Item: 70044
Surname: Parsons
First Name: Richard
Ship: General Hewitt 1814
Date: 1815 26 August
Place: -
Source: CSI
Details: On list of prisoners to be sent to Newcastle per 'Lady Nelson'


 
Item: 71443
Surname: Parsons
First Name: Richard
Ship: General Hewitt 1814
Date: 1819 22 March
Place: Newcastle
Source: CSI
Details: On list of prisoners to be sent to Newcastle


 
Item: 71444
Surname: Parsons
First Name: Richard
Ship: General Hewitt 1814
Date: 1820
Place: Newcatle
Source: CSI
Details: Prisoner at Newcastle. Sent to Sydney


 
Item: 71445
Surname: Parsons
First Name: Richard
Ship: General Hewitt 1814
Date: 1823
Place: Clarendon
Source: CSI
Details: On list of convicts in the employof William Cox of Clarendon


 
Item: 128690
Surname: Parsons
First Name: Richard
Ship: General Hewitt 1814
Date: 1864 15 January
Place: Goulburn
Source: CDR
Details: Died age 77


 
Item: 184545
Surname: Parsons
First Name: Richard
Ship: General Hewitt 1814
Date: 11 June 1813
Place: Perseus Hulk
Source: UK Prison Hulk Registers. Ancestry
Details: Richard Parsons age 28, tried at Taunton 29 March 1813 sentenced to transportation for life. Admitted to the Perseus Hulk 11 June 1813. Transferred to the General Hewitt for transportation to New South Wales


 
Item: 166553
Surname: Parsons
First Name: Richard
Ship: General Hewitt 1814.....
Date: March 1823
Place: -
Source: Geographical Memoirs on New South Wales by Barron Field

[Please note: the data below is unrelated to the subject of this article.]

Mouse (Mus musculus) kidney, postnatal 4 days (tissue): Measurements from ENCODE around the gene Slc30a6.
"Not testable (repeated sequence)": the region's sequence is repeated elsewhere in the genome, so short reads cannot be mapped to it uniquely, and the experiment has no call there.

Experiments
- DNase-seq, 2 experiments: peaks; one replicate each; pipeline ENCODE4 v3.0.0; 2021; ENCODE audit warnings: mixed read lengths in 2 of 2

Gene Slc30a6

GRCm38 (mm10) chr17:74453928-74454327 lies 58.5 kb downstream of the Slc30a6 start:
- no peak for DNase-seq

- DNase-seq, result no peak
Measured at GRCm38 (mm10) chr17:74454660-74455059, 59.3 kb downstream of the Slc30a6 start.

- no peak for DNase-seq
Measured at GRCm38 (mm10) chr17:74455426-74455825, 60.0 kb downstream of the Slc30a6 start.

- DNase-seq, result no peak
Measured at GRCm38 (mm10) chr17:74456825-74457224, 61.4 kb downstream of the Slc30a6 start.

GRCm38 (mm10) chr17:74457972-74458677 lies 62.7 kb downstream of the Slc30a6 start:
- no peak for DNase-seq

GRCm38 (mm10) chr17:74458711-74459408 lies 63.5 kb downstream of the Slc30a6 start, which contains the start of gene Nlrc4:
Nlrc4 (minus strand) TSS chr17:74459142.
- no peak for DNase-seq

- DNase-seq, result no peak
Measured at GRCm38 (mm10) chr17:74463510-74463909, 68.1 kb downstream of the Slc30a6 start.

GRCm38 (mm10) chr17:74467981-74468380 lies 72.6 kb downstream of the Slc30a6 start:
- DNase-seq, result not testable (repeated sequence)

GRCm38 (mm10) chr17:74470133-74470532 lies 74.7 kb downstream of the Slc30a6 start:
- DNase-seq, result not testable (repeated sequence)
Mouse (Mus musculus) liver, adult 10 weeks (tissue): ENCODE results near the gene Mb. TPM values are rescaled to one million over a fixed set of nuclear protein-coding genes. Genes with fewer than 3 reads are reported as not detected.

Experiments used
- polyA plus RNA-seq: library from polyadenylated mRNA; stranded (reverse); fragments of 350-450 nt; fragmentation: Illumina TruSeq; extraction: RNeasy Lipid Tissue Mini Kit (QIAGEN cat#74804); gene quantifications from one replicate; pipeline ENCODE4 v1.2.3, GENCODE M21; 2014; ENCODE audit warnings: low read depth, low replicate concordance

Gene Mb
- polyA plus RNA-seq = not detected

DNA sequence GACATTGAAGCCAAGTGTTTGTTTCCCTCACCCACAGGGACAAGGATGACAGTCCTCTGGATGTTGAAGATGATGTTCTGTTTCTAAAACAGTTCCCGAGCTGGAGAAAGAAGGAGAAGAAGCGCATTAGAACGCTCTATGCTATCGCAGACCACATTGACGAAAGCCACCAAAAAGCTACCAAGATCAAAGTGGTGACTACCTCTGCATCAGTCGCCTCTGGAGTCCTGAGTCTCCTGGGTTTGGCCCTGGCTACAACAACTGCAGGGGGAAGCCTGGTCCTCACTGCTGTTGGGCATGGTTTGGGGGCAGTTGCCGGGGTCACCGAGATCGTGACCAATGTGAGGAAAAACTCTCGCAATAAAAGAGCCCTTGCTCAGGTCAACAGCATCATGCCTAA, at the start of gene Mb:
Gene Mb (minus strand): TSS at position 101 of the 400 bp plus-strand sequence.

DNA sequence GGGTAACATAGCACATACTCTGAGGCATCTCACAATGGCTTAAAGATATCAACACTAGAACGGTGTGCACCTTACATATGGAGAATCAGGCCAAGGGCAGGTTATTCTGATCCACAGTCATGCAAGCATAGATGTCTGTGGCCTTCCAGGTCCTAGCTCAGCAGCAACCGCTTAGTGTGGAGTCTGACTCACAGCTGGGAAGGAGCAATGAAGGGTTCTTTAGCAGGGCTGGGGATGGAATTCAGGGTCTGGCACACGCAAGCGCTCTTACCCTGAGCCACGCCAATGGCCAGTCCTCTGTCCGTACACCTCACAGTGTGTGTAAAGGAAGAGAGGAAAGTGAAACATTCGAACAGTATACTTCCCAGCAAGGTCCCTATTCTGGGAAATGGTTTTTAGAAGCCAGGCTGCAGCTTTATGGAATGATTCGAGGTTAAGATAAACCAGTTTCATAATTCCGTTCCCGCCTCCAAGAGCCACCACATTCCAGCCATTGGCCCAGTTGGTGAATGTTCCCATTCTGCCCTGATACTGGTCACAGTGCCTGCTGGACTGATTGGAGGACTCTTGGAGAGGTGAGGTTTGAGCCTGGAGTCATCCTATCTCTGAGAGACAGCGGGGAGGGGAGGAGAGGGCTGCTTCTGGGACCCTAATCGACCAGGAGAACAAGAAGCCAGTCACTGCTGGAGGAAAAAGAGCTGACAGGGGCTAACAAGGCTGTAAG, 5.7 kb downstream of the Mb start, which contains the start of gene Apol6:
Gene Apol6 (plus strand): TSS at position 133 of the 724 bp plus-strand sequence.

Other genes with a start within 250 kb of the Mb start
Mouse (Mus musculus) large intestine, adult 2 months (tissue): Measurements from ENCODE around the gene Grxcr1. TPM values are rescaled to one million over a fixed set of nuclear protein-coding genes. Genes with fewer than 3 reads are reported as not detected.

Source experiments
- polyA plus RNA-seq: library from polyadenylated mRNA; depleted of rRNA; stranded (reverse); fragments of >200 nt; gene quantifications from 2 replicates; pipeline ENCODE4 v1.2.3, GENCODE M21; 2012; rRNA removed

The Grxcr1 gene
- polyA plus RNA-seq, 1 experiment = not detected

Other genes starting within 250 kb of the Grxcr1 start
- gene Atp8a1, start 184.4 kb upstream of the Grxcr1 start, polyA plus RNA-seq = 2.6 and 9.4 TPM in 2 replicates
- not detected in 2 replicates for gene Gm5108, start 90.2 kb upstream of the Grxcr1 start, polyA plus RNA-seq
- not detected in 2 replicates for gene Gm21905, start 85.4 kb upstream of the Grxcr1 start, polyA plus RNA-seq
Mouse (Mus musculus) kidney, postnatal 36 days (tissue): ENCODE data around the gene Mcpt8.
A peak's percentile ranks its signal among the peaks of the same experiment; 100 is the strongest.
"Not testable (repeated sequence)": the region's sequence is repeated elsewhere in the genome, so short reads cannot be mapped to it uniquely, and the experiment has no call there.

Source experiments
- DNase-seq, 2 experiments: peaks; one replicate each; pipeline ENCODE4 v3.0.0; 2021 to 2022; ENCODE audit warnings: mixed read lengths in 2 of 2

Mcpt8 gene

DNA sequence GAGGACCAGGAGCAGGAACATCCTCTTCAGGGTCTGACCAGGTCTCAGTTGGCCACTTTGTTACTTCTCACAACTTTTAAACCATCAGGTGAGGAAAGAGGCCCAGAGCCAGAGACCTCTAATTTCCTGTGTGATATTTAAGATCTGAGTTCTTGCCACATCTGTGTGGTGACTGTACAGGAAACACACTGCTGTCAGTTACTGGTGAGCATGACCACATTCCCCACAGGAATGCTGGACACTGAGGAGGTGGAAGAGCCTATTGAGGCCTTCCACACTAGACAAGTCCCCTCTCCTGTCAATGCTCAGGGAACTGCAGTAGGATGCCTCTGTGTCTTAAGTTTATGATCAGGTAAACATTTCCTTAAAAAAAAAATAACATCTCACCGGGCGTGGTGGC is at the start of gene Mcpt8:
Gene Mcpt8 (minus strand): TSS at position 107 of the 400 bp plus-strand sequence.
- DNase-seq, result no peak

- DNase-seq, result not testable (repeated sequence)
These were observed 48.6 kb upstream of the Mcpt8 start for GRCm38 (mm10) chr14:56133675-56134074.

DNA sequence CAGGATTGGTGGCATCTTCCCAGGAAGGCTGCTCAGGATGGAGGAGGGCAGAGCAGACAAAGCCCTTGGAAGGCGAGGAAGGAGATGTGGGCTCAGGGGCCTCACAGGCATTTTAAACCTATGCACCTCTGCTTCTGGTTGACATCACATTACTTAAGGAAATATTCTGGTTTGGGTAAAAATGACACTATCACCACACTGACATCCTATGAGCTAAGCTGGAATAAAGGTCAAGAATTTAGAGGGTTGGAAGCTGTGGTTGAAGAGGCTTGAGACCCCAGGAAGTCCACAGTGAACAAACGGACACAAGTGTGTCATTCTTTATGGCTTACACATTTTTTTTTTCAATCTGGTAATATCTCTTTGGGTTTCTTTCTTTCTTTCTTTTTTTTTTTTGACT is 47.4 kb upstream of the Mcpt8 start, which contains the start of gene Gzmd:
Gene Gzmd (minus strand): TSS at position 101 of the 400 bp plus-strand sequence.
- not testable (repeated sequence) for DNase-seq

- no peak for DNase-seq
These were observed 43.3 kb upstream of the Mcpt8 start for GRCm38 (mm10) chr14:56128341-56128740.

Details: Thomas Pamphlett's account of being castaway in the Moreton Bay area with Richard Parsons and John Finnegan until they were rescued by explorer John Oxley......We left Sydney, March 21st, in a large open boat, of twenty-nine feet six inches extreme length over all, and ten feet beam, belonging to William Farrel and Richard Parsons, for the Five Islands, to take in cedar. The crew consisted of Richard Parsons, John Finnegan, John Thompson, and myself. We had a considerable quantity of provision, flour, pork, &c. for the purpose of buying cedar, and four gallons of water and five of rum. About four o'clock the same evening, when within seven or eight miles of our destination, a violent gale came on from the west, which forced us to lower all sail, and keep the boat before the sea. The night came on with heavy rain and increasing wind, but we did not lose sight of land till shut out by darkness. The gale continued with unabated violence for five days, when it moderated; but the sea continued to run so very high, that we were still obliged to keep the boat before it, without being able to carry any sail till the eleventh day, viz. 2d April, when the sea being much fallen we made sail, supposing that the current had drifted us to the southward, and that we were then off Van Diemen's Land. We had no compass, but we steered by the sun, as near as we could guess, a N.W. course, expecting very soon to make the land in the neighbourhood of the Five Islands, our original destination. Our small stock of water was totally expended on the second day, and the rain we caught in the commencement of the gale was so spoiled by salt water, that we were forced to throw it away. Our sufferings were dreadful for the following thirteen days, having nothing to drink but rum. We were almost unable to speak, and could with difficulty understand each other. John Thompson, a Scotchman, the best hand in the boat (having been an old man of war's man), had become quite delirious from drinking salt water, and was totally useless to us. On the fifteenth day (6th April), a heavy shower of rain fell, and our sails being lowered and spread, we caught about a bucket and a half; but from the sails having been so much drenched with saltwater, it was almost useless to us. On the eighteenth day (9th April), a light mizzling rain fell, when we caught a bucket-full, which was much better. Thompson recovered a little on getting some of it, but still continued severely purged and otherwise affected by the salt water he had drank. We still continued steering the same course, N.W. as we imagined, till the nineteenth day (10th April), when about eleven o'clock A.M. John Finnegan having gone up to the mast-head, said that he saw land right a-head, which he declared to be the headland of Port Stephen, he having formerly worked there